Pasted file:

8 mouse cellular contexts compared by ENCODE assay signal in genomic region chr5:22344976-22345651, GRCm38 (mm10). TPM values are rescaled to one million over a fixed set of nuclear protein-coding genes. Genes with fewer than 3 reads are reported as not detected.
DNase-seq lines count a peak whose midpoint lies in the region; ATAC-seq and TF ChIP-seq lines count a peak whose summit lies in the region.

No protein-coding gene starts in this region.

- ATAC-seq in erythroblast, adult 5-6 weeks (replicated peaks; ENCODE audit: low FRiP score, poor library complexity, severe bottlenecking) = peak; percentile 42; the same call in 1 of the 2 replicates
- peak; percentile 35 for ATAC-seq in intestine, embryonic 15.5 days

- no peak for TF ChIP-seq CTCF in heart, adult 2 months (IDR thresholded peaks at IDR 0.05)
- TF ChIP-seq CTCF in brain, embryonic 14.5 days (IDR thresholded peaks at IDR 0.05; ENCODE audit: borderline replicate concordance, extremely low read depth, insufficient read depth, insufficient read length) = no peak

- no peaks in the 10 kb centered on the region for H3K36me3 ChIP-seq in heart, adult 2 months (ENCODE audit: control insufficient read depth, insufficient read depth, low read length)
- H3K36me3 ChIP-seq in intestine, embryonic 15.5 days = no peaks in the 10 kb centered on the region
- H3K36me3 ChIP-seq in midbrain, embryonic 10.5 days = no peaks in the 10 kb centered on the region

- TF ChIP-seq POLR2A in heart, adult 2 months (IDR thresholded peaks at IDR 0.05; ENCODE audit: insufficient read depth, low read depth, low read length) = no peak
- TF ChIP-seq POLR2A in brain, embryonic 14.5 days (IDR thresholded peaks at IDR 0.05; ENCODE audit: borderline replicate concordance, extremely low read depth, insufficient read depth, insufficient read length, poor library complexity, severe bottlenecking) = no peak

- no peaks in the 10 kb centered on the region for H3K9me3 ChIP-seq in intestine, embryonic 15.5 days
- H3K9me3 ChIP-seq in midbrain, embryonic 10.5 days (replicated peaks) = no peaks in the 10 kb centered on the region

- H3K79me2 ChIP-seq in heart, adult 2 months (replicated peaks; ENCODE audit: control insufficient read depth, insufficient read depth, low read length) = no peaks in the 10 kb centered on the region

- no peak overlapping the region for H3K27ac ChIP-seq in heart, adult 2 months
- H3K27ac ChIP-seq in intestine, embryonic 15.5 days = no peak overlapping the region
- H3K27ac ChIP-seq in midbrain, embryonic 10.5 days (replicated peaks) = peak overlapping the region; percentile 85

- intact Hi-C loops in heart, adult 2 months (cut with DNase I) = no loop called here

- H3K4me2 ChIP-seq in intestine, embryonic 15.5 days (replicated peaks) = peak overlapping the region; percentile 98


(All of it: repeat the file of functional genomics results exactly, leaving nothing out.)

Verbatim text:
8 mouse cellular contexts compared by ENCODE assay signal in genomic region chr5:22344976-22345651, GRCm38 (mm10). TPM values are rescaled to one million over a fixed set of nuclear protein-coding genes. Genes with fewer than 3 reads are reported as not detected.
DNase-seq lines count a peak whose midpoint lies in the region; ATAC-seq and TF ChIP-seq lines count a peak whose summit lies in the region.

No protein-coding gene starts in this region.

- ATAC-seq in erythroblast, adult 5-6 weeks (replicated peaks; ENCODE audit: low FRiP score, poor library complexity, severe bottlenecking) = peak; percentile 42; the same call in 1 of the 2 replicates
- peak; percentile 35 for ATAC-seq in intestine, embryonic 15.5 days

- no peak for TF ChIP-seq CTCF in heart, adult 2 months (IDR thresholded peaks at IDR 0.05)
- TF ChIP-seq CTCF in brain, embryonic 14.5 days (IDR thresholded peaks at IDR 0.05; ENCODE audit: borderline replicate concordance, extremely low read depth, insufficient read depth, insufficient read length) = no peak

- no peaks in the 10 kb centered on the region for H3K36me3 ChIP-seq in heart, adult 2 months (ENCODE audit: control insufficient read depth, insufficient read depth, low read length)
- H3K36me3 ChIP-seq in intestine, embryonic 15.5 days = no peaks in the 10 kb centered on the region
- H3K36me3 ChIP-seq in midbrain, embryonic 10.5 days = no peaks in the 10 kb centered on the region

- TF ChIP-seq POLR2A in heart, adult 2 months (IDR thresholded peaks at IDR 0.05; ENCODE audit: insufficient read depth, low read depth, low read length) = no peak
- TF ChIP-seq POLR2A in brain, embryonic 14.5 days (IDR thresholded peaks at IDR 0.05; ENCODE audit: borderline replicate concordance, extremely low read depth, insufficient read depth, insufficient read length, poor library complexity, severe bottlenecking) = no peak

- no peaks in the 10 kb centered on the region for H3K9me3 ChIP-seq in intestine, embryonic 15.5 days
- H3K9me3 ChIP-seq in midbrain, embryonic 10.5 days (replicated peaks) = no peaks in the 10 kb centered on the region

- H3K79me2 ChIP-seq in heart, adult 2 months (replicated peaks; ENCODE audit: control insufficient read depth, insufficient read depth, low read length) = no peaks in the 10 kb centered on the region

- no peak overlapping the region for H3K27ac ChIP-seq in heart, adult 2 months
- H3K27ac ChIP-seq in intestine, embryonic 15.5 days = no peak overlapping the region
- H3K27ac ChIP-seq in midbrain, embryonic 10.5 days (replicated peaks) = peak overlapping the region; percentile 85

- intact Hi-C loops in heart, adult 2 months (cut with DNase I) = no loop called here

- H3K4me2 ChIP-seq in intestine, embryonic 15.5 days (replicated peaks) = peak overlapping the region; percentile 98